For children, friendship comes easily. They equate proximity, shared interests, similar age, and just knowing one another's name with friendship, and they relate to one another without a whiff of insecurity or navel-gazing.
I say this as if it's in the past tense. In the present tense, I feel much less anxiety about friendship (and I hope I've matured a bit, too), but friendship is still just as complex and complicated as it was in the years after college. In fact, it may be more so in my stage of life.
Friendship is difficult. It just is. I hope that helps those of you who read my last post about initiating with other women and just saw one big linear formula (I go first = the start of a beautiful friendship every single time). I also hope that helps those of you who see people you admire on Instagram hanging out with all their cool friends doing cool things together, because friendship is difficult for everyone, including those women. Friendship doesn't just happen like it did when we were kids. It takes time and energy, patience, overlooking offenses, forgiveness, effort, risk, and, yes, even awkward initiation.
Friendship has never stopped being a difficult thing for me, but I want to tell you the underlying truth that has made it worth pursuing and given me persistence in my pursuit of new and longtime friends: Jesus loves me always and forever.
(Oh, here we go. The pastor's wife is bringing out the church answer.)
Before you click away, let me tell you what I mean. I have discovered that the only way I can go first with other women--invite, share, open up, welcome in--without also keeping score, demanding a similar response (if only internally), looking to them for a sense of worth and validation, or giving up altogether is when I find my security and identity in Jesus Christ. The only way I can continue to build and maintain friendships over the long haul, even though I've been hurt and I've hurt others as well, is to be tethered with deep security and assurance to the love of my Jesus.
See, what I've often done is wonder, "Am I loved?", and then seek out others with that question mark, looking to their response for the answer. In the guise of seeking friendship, my insecurities have led me to instead seek approval from others, which is too heavy of a need for a limited person to meet when we're meant to seek our security in God alone. We crush other women with our need to be liked and accepted, because what they do give is never enough. Because it wasn't meant to be enough.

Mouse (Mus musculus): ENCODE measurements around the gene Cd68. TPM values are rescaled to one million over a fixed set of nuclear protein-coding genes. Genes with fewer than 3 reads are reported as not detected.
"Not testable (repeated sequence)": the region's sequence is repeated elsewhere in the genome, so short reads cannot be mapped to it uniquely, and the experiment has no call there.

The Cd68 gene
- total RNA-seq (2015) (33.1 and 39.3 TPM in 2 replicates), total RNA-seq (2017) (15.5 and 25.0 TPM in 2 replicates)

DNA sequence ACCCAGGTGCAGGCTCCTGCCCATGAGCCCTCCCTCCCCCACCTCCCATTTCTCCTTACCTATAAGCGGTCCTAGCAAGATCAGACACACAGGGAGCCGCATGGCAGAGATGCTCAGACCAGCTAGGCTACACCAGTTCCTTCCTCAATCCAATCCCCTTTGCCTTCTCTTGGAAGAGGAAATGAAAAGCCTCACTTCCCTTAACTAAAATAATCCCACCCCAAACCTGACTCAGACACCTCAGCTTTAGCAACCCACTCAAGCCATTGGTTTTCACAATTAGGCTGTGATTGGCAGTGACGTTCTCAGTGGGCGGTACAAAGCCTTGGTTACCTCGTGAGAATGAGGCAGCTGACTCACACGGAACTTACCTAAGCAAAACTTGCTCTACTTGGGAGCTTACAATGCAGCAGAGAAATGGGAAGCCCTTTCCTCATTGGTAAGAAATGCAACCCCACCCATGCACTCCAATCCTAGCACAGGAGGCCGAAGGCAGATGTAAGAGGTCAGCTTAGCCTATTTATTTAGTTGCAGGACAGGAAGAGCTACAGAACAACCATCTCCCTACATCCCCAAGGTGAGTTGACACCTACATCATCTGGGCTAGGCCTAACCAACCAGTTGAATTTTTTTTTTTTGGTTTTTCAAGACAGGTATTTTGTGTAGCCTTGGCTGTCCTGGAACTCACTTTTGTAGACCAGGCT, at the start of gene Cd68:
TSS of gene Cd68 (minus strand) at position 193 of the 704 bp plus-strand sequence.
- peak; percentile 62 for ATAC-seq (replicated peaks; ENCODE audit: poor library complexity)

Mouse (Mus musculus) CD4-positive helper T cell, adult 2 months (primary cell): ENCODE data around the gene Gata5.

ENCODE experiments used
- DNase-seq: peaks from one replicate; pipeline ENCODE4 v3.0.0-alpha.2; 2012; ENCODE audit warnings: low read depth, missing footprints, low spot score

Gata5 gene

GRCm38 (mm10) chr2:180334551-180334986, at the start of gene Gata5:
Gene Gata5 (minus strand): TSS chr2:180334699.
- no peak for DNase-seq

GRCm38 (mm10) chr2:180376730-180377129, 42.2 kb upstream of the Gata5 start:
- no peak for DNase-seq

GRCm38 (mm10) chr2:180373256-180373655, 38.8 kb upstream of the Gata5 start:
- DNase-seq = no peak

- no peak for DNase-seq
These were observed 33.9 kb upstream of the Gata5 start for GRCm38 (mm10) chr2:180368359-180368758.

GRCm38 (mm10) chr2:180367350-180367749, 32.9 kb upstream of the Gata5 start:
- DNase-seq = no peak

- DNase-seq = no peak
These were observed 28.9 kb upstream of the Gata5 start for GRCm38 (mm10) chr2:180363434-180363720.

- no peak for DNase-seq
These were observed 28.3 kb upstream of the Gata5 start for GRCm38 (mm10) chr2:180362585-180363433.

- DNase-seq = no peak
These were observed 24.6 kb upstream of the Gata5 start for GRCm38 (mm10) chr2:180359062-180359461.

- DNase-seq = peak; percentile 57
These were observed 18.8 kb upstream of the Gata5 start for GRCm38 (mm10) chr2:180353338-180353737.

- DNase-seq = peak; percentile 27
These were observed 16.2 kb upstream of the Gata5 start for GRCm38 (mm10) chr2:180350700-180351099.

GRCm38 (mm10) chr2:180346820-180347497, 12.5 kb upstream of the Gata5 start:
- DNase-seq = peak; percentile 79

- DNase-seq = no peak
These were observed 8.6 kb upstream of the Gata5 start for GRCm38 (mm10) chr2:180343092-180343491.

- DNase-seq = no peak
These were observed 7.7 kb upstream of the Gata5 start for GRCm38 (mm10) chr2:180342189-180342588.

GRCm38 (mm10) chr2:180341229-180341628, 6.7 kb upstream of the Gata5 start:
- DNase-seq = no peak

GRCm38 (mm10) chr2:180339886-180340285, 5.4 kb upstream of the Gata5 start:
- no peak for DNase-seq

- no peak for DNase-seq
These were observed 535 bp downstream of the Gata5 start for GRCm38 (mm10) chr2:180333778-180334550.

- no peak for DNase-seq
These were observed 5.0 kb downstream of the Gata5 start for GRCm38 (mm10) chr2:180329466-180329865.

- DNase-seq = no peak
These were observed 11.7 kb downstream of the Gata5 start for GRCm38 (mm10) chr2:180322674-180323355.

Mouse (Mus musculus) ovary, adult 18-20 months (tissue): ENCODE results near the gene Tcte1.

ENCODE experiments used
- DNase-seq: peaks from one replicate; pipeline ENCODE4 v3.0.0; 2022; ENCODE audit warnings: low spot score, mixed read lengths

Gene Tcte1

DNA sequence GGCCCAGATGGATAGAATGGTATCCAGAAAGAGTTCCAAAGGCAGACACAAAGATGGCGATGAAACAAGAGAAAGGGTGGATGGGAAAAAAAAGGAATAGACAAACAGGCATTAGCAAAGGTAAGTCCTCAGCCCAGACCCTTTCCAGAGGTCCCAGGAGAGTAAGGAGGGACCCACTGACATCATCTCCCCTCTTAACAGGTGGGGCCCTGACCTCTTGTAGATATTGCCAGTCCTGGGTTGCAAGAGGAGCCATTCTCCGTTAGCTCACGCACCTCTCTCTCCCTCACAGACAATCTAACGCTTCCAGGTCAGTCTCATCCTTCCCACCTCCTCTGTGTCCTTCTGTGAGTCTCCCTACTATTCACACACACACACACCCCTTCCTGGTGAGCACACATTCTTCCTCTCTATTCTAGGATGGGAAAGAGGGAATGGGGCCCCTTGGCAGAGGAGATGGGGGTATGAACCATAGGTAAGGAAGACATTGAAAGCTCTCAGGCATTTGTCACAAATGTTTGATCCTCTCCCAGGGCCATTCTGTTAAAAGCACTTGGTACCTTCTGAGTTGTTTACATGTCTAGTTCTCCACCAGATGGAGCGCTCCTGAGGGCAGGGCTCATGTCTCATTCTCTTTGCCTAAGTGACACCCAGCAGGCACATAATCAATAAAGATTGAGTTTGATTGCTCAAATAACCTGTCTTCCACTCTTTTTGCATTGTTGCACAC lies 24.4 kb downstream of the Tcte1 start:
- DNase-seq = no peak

But I've also done something else equally disastrous: I have been internally demanding of other women. I've wanted them to befriend me in a certain way, know me with perfect understanding, relate with me in a specific way, and be there at the exact moment I need them. Whereas insecurities say, "I need something from you, and if I don't get it, I won't feel loved," expectations say, "I want something from you and if you don't give it to me, I won't love you." So then when they haven't given me the response I've wanted, you can imagine my heart's instinct: bitterness, judgment, and discontentment.
We simply cannot seek the good of others or bless others when we're seeking only what we can get from other women. This is why so many of us have given up on friendship or why we make snarky comments about women who appear to have easy friendships (which is, in reality, no one). We also shake our fist at God, wondering why the good Gift-giver has passed us over.
Jesus said, "Love others as I have loved you." The first and most important truth that tells us is that we are absolutely loved. He laid down His life to prove that to us, and His is a love that will not let us go. For those who are in Christ, we are anchored to it forever, secure. We are so tightly tethered to this love that someone else can ignore our attempts at friendship, someone can hurt our feelings, and still nothing about our approval and identity is changed.
If we're to imitate how Jesus loved, which is what He said we are to do, I think we have to first look at our definition of friendship. Is it about someone blessing us or is it about us blessing others? Is it about never being hurt by others or is it about repentance and reconciliation when we're hurt or have hurt others? Is it about taking up our rights and expectations or is it about laying down our lives for the sake of others? Jesus was an initiator, forgiver, and sacrificer, never a demander.
If I'm loved with that kind of love, my soul has what it needs, and I can go and do as He did. Does that make friendship easy? No, it's still complex and complicated. But the women around me are released from my neediness, demands, and expectations, and only then can I enjoy the gift of friendship as it was meant to be enjoyed.